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From Tim Vernum <Tim.Ver...@macquarie.com.au>
Subject RE: Can someone tell me what is so great about Ant?
Date Wed, 07 Feb 2001 01:59:14 GMT
> Let me get this straight. Complex ant files are ... complex ... as are
> complex makefiles. Not such a great point. Simple makefiles 
> are ... simple.

OK, so it's not rocket-science, but I thought it needed to be said.
I'll explain below

> Well .. yer ... but how many simple Makefiles are actually 
> useful.

Mine are.
It depends on what you consider to be a "makefile"

I have a make-engine that is a makfile included within
 each project's makefile. It basically gives you a lot of
 what ant gives. (Not all, but a lot)
In Ant the logic is in the tasks, written in java.
In make the logic is in my "engine" makefile.
It's rare for me to touch that file, and it only happens 
 when I need to define, what to ant would be a custom
 "task".

> Compare
> the average makefile to compile and jar some classes vs 
> average build file.
> Makefile is a tad larger/more complex.

I'll take the time to write both later and see, but your
 conclusion doesn't seem obvious to me at the moment.

> Arguements like -  complex build
> processes are complex hence your build tool is irrelevent if 
> you aim for simplicty is somewhat foolish, no?

That's not what I said/meant.
What I mean is:
 * Simple makefiles are not (IMO) hard to understand.
 * Complex makefiles are hard to understand.
 * Simple build files are not hard to understand.
 * Complex build files are hard to understand.

I get the impression that people are comparing Simple-Ant
 to Complex-Make.
That is partly a result of the tools - ant does encourage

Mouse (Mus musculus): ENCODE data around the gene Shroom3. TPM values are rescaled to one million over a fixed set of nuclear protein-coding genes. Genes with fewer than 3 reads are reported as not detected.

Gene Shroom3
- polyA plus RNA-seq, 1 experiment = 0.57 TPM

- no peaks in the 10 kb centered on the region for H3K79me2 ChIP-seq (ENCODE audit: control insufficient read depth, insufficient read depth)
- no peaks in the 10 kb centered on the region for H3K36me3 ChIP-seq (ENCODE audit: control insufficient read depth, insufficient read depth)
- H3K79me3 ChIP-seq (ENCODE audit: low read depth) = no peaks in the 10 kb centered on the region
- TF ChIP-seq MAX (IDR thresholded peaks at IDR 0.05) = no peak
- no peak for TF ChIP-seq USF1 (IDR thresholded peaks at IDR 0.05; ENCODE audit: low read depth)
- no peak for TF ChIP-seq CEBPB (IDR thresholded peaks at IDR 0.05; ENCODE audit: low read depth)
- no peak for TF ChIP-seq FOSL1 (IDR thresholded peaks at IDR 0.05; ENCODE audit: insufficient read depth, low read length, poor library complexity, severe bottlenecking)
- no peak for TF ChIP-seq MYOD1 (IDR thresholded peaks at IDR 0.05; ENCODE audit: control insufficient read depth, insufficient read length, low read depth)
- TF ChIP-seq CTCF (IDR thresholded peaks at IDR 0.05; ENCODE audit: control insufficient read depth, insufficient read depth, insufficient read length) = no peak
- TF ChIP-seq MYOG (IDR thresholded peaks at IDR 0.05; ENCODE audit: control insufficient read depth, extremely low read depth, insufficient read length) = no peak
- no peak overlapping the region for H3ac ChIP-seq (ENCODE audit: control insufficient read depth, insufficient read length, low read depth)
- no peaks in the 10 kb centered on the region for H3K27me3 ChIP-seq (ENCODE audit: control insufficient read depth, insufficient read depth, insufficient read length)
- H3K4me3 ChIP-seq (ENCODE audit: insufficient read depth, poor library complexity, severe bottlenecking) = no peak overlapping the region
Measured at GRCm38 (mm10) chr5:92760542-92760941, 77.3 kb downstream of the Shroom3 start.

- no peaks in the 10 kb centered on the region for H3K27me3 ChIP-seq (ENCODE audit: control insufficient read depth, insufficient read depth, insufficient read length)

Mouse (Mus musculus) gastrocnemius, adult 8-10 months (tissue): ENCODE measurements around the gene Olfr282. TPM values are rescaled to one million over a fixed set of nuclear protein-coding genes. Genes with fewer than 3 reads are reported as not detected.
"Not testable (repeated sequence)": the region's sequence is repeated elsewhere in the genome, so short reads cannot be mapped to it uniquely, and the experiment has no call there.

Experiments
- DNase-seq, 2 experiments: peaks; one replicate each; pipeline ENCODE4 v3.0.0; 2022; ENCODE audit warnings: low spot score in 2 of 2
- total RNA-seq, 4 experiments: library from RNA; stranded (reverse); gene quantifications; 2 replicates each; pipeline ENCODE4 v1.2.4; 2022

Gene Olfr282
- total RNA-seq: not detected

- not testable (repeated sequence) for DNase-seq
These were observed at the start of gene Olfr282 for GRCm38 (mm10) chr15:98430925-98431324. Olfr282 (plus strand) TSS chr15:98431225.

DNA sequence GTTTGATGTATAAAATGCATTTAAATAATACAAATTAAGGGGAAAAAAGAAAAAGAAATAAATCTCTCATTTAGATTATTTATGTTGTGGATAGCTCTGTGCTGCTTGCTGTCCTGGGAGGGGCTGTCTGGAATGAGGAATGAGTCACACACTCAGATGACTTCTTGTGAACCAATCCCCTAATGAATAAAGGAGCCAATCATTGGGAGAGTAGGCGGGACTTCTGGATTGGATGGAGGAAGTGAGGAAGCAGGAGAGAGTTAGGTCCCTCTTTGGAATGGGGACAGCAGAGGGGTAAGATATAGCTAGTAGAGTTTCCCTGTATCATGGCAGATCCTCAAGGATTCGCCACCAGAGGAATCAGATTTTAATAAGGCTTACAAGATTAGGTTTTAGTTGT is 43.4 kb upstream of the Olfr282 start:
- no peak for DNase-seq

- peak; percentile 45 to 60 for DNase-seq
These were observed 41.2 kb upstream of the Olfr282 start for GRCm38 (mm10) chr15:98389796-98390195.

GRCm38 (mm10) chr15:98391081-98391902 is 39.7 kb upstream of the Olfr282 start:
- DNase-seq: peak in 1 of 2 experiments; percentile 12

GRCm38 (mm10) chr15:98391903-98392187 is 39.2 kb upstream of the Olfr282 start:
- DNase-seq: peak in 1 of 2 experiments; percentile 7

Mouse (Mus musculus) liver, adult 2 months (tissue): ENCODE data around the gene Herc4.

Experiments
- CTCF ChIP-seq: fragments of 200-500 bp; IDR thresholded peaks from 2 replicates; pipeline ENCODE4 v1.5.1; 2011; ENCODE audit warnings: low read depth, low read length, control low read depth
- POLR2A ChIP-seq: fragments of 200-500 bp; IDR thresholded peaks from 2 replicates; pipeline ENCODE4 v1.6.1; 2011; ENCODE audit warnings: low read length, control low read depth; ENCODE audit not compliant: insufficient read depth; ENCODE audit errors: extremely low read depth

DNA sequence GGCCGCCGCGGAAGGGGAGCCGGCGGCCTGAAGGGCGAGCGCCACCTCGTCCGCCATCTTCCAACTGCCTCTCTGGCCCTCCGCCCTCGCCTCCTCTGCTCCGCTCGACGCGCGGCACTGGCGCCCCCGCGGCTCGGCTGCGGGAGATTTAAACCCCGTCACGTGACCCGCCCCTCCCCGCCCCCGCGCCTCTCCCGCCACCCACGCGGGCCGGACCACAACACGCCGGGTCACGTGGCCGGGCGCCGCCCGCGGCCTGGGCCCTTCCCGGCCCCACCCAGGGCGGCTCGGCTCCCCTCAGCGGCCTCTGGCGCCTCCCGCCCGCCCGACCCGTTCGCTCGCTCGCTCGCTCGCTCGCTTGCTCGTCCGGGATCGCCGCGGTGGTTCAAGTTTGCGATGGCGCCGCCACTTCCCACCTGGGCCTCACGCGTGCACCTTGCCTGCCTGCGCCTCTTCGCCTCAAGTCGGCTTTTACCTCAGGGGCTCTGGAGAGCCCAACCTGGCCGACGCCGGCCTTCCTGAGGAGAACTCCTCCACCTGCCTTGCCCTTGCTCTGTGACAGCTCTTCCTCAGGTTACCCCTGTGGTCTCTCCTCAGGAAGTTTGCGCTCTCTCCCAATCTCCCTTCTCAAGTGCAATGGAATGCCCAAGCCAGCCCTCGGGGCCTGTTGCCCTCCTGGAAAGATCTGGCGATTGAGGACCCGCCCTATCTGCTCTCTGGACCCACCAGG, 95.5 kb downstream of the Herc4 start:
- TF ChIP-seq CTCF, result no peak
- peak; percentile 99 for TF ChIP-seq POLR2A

simple files, and make does encourage complex files,
 but I don't think "ant files are easier to read" is universally
 true.

> Then you argue that you believe there
> should be a build engineer/process manager ...

Yes. 100%.
But it's not (just) to maintain the build files.
It's to guarantee the integrity of the final product.
They need to have a good understanding of the build 
 tools, but I don't think joe-coders does.

> The main advantages with ant is that it only
> executes most tools once and if the tool is java based it 
> usually executes
> it in VM rather than creating a new VM (which is costly).

That is true.
What I was thinking of is the trivial case of recompiling
 only a small number of files.
The overhead of make is in my experience smaller for
 that than ant, and you would have to be compiling quite
 a number of files to regain that time for ant.

For a full rebuild of a medium to large project, I would
 expect Ant to win quite convincingly.

Hmm, I wonder if I could hack make to run everything
 in one command...

> >> 5. Lot of custom tasks for Java related tasks such as jar, 
> >> war, ear, javadoc,
> >>    and a lot more. See
> >>    http://jakarta.apache.org/ant/jakarta-ant/docs/
> >>    for a list of all the Ant tasks.
> >
> >Which is just as easy in make.
> 
> not really.

I was thinking of writing shell scripts to handle the tasks.
Anything that you can write a java task to do, you could
 write a shell script to do (even if that script ran java).
While ant is extended with java classes, make is extended
 with shell commands.

> >Writing makefiles that work is a complicated process, but I 
> don't find
> > that writing ant files is much easier.
> 
> I would actually say that writing complex several project ant 
> files is more
> difficult in ant than it is in make. Hopefully this will 
> change in Ant2.0
> though. Not sure.

I have high hopes for Ant2.
For the record, I like Ant better than make, but I do find make
 more powerful, and I think it gets a bad rap, because there's
 so many bad makefiles out there.

 

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